From: Jason Halprin (email suppressed)
Date: Fri Mar 10 2006 - 13:11:21 PST
--- email suppressed wrote:
> "Dismissing all festivals as the same is like saying all museums are
> the same."
> I'm glad you compared Museums to film festivals. lets frame it
> way. Museums are there to support the work of art and artists don't
> have to pay the musems in order to have their work shown.
> In film, the filmmakers & videomakers are ask to financially support
> the festivals, and the festivals only screen a tiny amount of work
> is submitted. Further, an individual filmmaker has no way of knowing
> their work will be looked at, let alone by a qualified judge, or that
> they will be contacted by the festival regarding the acceptance or
> rejection of their submission.
I'm not glad that festivals have been compared to museums. IMO a more
appropriate analogy would be galleries. Note that museums do support
the work of artists, and in most cases, the artists they choose to
support have previously (or are still) represented by a gallery that
takes a (usually) large cut of any work that is sold.
Galleries do not charge artists to display work, so it is a different
economic model than a festival that does. However, like a gallery,
festivals provide exposure that will potentially lead to a higher
stature for the filmmaker.
I'm going to make the assumption here that all these posts have not
been talking about only A/G festivals. With that in mind a good way to
decide whether or not an A/G festival has a "qualified judge," as you
put it DH, is to look at the work they have shown in the past. If you
are familiar with some of the work and think highly of it, or lowly,
you can assess the qualifications.
Many A/G festivals also suffer financially when it comes to getting the
local community to donate because it can be near impossible to explain
that you are not trying to create another Sundance. An A/G festival is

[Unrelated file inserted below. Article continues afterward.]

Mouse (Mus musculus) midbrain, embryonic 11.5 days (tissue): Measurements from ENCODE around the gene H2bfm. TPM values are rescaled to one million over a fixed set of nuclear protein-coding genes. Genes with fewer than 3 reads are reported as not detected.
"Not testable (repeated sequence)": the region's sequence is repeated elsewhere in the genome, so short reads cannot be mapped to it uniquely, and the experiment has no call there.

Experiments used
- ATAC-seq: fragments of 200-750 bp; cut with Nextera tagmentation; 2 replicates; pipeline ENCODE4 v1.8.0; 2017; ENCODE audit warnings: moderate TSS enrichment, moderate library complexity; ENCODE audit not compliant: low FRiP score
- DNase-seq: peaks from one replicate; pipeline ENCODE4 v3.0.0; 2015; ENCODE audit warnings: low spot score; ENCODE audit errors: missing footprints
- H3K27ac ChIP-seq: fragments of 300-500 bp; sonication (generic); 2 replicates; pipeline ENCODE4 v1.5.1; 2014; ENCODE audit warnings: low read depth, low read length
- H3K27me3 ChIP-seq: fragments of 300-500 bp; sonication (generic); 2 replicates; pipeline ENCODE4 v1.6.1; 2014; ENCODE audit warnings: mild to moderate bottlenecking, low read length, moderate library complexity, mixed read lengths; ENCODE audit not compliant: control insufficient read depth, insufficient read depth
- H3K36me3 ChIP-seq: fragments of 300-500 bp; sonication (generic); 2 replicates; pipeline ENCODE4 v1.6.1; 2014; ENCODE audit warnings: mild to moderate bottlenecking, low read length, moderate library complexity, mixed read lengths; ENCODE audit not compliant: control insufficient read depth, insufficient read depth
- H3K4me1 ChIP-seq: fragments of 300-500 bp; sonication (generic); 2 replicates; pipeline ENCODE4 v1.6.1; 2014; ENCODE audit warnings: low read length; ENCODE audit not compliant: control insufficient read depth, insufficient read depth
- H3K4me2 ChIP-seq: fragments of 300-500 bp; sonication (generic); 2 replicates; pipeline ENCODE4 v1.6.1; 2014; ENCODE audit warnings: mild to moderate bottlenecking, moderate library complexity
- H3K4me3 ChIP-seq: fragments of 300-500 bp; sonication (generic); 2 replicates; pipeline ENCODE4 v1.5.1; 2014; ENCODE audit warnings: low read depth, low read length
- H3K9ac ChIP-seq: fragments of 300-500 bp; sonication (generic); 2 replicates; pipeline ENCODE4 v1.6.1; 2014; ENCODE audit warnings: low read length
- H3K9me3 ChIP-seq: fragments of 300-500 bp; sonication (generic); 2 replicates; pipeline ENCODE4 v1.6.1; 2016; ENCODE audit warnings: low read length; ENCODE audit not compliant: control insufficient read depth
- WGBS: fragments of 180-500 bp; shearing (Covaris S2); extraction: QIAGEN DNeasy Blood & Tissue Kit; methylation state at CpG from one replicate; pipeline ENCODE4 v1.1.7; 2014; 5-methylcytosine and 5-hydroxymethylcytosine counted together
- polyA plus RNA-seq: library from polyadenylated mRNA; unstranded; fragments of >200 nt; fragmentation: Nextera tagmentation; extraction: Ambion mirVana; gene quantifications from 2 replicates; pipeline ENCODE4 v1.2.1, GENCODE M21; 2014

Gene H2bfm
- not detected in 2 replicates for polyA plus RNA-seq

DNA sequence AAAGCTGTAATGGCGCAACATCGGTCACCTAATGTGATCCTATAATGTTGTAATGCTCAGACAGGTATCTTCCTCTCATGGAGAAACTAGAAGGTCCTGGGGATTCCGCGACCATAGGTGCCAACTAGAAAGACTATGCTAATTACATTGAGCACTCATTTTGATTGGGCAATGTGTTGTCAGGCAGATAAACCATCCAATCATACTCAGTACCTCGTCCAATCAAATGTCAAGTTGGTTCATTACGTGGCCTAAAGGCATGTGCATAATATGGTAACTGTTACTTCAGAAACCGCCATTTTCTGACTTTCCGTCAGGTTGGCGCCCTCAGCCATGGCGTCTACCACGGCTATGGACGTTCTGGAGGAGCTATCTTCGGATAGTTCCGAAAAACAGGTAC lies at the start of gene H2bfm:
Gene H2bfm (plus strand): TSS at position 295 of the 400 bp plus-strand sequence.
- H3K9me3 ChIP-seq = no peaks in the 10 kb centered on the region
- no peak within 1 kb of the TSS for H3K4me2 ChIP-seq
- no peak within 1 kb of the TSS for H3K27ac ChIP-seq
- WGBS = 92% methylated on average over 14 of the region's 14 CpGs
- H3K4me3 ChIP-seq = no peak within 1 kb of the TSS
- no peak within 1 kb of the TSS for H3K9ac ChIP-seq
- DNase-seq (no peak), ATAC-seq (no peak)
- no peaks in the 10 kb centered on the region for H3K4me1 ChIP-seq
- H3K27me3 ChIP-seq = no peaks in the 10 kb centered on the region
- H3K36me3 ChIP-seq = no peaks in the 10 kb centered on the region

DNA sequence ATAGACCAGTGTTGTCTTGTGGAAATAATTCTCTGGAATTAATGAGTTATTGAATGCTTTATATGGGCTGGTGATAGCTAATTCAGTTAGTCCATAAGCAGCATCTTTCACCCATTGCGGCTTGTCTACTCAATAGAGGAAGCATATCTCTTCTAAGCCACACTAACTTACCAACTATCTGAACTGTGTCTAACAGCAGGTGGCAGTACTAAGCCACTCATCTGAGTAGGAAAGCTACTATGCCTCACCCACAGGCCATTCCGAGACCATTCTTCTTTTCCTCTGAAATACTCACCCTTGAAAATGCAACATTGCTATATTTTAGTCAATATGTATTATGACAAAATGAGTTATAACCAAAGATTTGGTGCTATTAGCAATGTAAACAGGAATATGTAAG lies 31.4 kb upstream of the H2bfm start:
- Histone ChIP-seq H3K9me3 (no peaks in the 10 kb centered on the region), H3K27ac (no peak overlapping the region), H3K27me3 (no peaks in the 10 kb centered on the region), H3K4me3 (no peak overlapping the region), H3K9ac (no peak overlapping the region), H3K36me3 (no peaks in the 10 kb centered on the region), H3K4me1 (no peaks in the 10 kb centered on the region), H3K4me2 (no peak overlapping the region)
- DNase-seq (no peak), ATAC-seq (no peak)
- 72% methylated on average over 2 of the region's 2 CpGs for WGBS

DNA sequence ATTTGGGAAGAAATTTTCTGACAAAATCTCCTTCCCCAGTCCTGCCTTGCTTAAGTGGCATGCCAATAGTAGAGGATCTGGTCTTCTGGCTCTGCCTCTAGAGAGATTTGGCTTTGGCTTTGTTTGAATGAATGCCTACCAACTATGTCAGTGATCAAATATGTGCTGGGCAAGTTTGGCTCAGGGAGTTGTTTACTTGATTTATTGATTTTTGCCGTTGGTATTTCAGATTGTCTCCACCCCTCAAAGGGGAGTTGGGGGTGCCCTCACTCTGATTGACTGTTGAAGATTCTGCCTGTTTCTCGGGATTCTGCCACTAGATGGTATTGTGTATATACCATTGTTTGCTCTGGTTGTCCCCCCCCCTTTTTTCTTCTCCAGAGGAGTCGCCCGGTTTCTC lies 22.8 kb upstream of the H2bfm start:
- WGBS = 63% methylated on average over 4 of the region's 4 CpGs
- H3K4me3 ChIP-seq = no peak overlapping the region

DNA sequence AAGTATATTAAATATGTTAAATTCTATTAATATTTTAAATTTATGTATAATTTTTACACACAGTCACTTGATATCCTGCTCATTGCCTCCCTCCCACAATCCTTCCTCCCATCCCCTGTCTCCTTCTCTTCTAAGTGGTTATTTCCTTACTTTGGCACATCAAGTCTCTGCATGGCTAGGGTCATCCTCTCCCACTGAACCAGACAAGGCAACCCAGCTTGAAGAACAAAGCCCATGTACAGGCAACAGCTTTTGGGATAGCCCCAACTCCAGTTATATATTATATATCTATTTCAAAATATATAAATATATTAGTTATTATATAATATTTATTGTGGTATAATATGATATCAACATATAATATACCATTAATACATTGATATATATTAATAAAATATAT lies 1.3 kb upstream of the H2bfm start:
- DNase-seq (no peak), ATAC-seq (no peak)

usually not a place to network for financial gain, sign distribution
deals, or a vacation for actors and directors, three things an Arts
Council in the US is likely to assume when grants proposals are being
reviewed. Cinematexas, PDX, Onion City, and others are not seen as
culturally more valuable than Sundance in the eyes of the vast majority
of potential financiers and donors, and if they hear about the
economics of A/G work in distibution they are likely to wonder why
anyone would put effort into a film festival that doesn't show movies.
Perhaps some of the non-Americans on the list would like to chime in on
whether this is the case everywhere?
On a related note some potential donors will want to know about the
fiancial side of a festival, so should you if you are thinking about
paying a submission fee. Does the festival make money? Does it have a
paid staff? Are venues/promotional materials donated? Are donations
made with strings attached?
One of the basic facts that exists for many A/G film and video makers
(in the US and elsewhere, though not everywhere) is that they will
never recoup the costs that are associated with their work, let alone
turn it into a full-time profession. As such it is more accuratley
described as a hobby, and hobbies are money-losing ventures.
If you are against paying fees, look for free festivals. Or volunteer
for one so that your labor may bring down the fees for that festival.
Write the grant proposals, talk to donors, make press releases, pass
out flyers, get on the radio, do whatever it takes. It is already
difficult for most of us the share our work with people we don't
personally know, so if festivals are not a necessity, they are a luxury
I believe is worth paying for.
(In the interest of full disclosure I have paid submission fees, I've
asked for and gotten fees waived or reduced, and I've worked with a
number of festivals. I've even been paid for festival work on one
ocassion. On other occasions though I've encountered cell phone
overages, many miles on my car, unreimbursed expenses of all kinds, and
working out of less than stellar offices, and by office I mean my car
and/or living room. And it was worth it.)
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